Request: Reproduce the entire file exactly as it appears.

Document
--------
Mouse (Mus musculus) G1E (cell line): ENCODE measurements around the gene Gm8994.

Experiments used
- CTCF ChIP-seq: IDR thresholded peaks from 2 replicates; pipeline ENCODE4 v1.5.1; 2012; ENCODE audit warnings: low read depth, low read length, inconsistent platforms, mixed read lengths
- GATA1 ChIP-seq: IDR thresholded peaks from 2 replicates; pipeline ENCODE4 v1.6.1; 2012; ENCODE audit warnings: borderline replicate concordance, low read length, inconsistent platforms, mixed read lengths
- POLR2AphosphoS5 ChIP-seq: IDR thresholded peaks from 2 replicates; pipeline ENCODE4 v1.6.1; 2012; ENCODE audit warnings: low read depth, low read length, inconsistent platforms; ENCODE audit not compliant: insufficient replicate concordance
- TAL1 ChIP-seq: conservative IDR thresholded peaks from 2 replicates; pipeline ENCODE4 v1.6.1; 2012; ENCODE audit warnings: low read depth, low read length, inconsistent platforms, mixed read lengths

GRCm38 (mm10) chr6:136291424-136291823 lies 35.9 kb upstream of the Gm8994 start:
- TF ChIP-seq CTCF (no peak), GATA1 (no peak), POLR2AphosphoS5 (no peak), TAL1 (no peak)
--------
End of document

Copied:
Mouse (Mus musculus) G1E (cell line): ENCODE measurements around the gene Gm8994.

Experiments used
- CTCF ChIP-seq: IDR thresholded peaks from 2 replicates; pipeline ENCODE4 v1.5.1; 2012; ENCODE audit warnings: low read depth, low read length, inconsistent platforms, mixed read lengths
- GATA1 ChIP-seq: IDR thresholded peaks from 2 replicates; pipeline ENCODE4 v1.6.1; 2012; ENCODE audit warnings: borderline replicate concordance, low read length, inconsistent platforms, mixed read lengths
- POLR2AphosphoS5 ChIP-seq: IDR thresholded peaks from 2 replicates; pipeline ENCODE4 v1.6.1; 2012; ENCODE audit warnings: low read depth, low read length, inconsistent platforms; ENCODE audit not compliant: insufficient replicate concordance
- TAL1 ChIP-seq: conservative IDR thresholded peaks from 2 replicates; pipeline ENCODE4 v1.6.1; 2012; ENCODE audit warnings: low read depth, low read length, inconsistent platforms, mixed read lengths

GRCm38 (mm10) chr6:136291424-136291823 lies 35.9 kb upstream of the Gm8994 start:
- TF ChIP-seq CTCF (no peak), GATA1 (no peak), POLR2AphosphoS5 (no peak), TAL1 (no peak)